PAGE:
public class Class1
   public int Function1() => 0;
   public int Property1 => 0;

After some investigation, it turned out that the problem was in the calls to get the start/end points of the body of the EnvDTE.CodeElement representing them:


For those kind of code elements, the code model throws COMException (not even NotImplementedException), when it should return valid values since those expression-bodied members have…well, a body.

Today I have reported the bug on the GitHub project for Roslyn, since Microsoft changed the implementation of the automation code model (EnvDTE.Project.CodeModel, EnvDTE.ProjectItem.FileCodeModel) for Visual Studio 2015 to be based on the underlying .NET Compiler Platform (“Roslyn”).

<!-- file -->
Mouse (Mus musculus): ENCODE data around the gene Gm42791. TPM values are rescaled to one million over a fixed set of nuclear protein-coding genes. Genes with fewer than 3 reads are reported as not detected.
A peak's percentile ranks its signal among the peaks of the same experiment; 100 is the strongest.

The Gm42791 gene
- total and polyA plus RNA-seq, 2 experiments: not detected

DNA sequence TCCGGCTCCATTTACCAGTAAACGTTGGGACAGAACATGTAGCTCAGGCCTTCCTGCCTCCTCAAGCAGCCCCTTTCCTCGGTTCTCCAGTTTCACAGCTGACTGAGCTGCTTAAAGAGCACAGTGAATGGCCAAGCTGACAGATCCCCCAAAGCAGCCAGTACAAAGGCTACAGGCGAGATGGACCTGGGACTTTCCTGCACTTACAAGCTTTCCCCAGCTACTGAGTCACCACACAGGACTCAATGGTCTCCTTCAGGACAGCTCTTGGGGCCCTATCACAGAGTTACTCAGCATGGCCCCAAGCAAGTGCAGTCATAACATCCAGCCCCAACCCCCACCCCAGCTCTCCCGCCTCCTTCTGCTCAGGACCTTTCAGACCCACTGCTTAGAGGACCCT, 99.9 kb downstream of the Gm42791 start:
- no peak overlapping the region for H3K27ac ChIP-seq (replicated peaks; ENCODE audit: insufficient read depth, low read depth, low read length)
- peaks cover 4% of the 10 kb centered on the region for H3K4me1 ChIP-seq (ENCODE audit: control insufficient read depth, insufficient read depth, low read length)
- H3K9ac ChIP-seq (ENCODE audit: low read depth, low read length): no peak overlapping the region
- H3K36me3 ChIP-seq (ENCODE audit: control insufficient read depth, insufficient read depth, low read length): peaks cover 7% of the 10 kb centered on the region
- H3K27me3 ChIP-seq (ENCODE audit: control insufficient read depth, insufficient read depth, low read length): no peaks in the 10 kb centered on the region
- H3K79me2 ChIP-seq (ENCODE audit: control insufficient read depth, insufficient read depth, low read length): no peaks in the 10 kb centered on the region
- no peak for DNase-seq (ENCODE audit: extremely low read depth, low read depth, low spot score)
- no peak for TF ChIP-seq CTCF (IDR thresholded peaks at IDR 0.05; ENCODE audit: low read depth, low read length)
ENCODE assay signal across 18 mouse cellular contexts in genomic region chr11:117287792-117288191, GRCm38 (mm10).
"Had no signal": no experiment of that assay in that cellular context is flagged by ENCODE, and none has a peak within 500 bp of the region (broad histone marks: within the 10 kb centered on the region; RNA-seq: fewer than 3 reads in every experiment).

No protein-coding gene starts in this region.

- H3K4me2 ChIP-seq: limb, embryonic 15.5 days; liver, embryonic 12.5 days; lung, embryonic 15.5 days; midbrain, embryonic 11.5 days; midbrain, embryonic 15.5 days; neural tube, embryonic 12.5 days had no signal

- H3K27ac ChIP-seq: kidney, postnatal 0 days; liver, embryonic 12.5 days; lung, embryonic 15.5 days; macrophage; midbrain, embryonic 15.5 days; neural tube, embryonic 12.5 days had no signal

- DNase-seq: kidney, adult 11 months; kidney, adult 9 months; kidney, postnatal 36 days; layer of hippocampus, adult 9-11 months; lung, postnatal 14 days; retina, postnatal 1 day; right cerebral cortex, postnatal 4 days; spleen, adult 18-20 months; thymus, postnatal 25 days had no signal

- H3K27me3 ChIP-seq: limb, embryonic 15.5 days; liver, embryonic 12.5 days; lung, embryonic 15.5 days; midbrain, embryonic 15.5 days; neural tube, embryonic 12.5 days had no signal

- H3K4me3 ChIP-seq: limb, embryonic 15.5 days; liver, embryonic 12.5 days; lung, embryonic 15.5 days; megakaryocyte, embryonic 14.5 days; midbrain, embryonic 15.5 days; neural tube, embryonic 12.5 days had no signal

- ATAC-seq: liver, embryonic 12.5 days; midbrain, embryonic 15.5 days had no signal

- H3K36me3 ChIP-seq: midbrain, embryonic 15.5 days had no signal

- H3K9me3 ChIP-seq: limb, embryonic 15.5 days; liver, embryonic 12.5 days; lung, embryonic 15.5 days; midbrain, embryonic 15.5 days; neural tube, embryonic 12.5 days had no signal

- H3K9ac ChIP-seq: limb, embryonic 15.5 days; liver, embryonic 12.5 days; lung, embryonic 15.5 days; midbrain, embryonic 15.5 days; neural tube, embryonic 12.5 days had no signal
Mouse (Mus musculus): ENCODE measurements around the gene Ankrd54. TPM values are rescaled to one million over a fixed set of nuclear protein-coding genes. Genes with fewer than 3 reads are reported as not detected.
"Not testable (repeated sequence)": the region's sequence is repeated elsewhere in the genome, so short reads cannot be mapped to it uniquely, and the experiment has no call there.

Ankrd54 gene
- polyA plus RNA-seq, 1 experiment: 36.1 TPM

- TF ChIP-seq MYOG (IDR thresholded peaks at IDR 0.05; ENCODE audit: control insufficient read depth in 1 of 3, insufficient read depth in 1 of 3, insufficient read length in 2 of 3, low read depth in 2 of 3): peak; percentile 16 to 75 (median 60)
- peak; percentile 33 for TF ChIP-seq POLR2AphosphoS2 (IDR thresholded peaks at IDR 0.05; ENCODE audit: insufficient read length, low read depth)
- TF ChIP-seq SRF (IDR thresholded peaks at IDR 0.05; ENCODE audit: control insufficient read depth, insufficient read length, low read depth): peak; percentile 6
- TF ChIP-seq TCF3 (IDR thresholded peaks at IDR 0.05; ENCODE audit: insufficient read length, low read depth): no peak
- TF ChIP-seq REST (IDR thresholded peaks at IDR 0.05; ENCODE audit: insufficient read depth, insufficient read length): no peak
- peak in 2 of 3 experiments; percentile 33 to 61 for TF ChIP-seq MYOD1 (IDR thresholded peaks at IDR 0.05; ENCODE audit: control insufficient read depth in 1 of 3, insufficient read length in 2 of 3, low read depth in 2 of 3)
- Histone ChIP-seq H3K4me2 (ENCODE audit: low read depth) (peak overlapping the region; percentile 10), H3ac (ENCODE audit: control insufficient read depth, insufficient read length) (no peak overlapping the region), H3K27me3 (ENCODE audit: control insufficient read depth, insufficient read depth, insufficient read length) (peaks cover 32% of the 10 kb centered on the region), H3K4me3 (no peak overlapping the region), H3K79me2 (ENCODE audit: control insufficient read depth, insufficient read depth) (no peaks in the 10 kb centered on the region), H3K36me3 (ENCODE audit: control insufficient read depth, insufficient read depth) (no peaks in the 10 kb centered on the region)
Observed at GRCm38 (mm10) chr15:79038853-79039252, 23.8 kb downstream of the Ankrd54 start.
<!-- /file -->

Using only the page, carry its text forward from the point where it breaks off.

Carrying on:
EnvDTE.CodeElement.GetStartPoint(vsCMPartBody)/GetEndPoint(vsCMPartBody) throw COMException for expression-bodied methods and properties

This implementation change caused some bugs in Visual Studio 2015 betas that fortunately were fixed after I reported them, and some calls to GetStartPoint / GetEndPoint are not implemented as I reported two years ago:

EnvDTE.CodeElement.GetStartPoint(part)/GetEndPoint(part) not implemented for many parts

As a workaround for this bug, I assumed that the expression-bodied member expands to a single line, and I searched the string “=>” to find the start of the body.

MSDN Magazine article: Creating Extensions for Multiple Visual Studio Versions